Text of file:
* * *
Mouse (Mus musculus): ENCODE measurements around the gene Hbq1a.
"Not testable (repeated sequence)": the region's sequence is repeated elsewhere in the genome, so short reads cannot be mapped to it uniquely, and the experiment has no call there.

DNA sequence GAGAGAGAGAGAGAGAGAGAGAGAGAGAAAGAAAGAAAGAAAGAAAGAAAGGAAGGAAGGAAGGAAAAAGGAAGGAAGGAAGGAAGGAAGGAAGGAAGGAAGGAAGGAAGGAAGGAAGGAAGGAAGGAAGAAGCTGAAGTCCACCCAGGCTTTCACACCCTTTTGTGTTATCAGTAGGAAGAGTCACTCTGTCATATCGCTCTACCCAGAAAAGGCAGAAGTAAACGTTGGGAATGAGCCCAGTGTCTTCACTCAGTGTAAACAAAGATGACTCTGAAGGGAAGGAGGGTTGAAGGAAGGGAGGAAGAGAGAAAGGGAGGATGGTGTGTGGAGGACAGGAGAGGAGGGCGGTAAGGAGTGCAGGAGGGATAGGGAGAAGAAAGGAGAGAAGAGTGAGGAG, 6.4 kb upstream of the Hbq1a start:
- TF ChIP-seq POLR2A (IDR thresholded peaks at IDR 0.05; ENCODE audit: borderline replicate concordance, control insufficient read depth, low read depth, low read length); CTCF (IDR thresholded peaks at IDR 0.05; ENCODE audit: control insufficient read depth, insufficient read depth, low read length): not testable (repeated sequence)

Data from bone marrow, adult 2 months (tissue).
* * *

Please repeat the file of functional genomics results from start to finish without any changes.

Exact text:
Mouse (Mus musculus): ENCODE measurements around the gene Hbq1a.
"Not testable (repeated sequence)": the region's sequence is repeated elsewhere in the genome, so short reads cannot be mapped to it uniquely, and the experiment has no call there.

DNA sequence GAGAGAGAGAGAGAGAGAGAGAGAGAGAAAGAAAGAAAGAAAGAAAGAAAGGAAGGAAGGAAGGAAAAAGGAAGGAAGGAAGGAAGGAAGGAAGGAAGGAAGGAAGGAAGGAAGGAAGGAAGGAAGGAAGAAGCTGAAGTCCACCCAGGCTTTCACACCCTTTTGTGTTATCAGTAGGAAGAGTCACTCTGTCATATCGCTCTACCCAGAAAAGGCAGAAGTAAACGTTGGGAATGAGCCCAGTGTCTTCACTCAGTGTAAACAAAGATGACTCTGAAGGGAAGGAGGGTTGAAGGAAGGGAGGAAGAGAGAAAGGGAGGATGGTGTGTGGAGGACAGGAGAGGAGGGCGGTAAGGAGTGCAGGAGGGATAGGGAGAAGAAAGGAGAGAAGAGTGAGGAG, 6.4 kb upstream of the Hbq1a start:
- TF ChIP-seq POLR2A (IDR thresholded peaks at IDR 0.05; ENCODE audit: borderline replicate concordance, control insufficient read depth, low read depth, low read length); CTCF (IDR thresholded peaks at IDR 0.05; ENCODE audit: control insufficient read depth, insufficient read depth, low read length): not testable (repeated sequence)

Data from bone marrow, adult 2 months (tissue).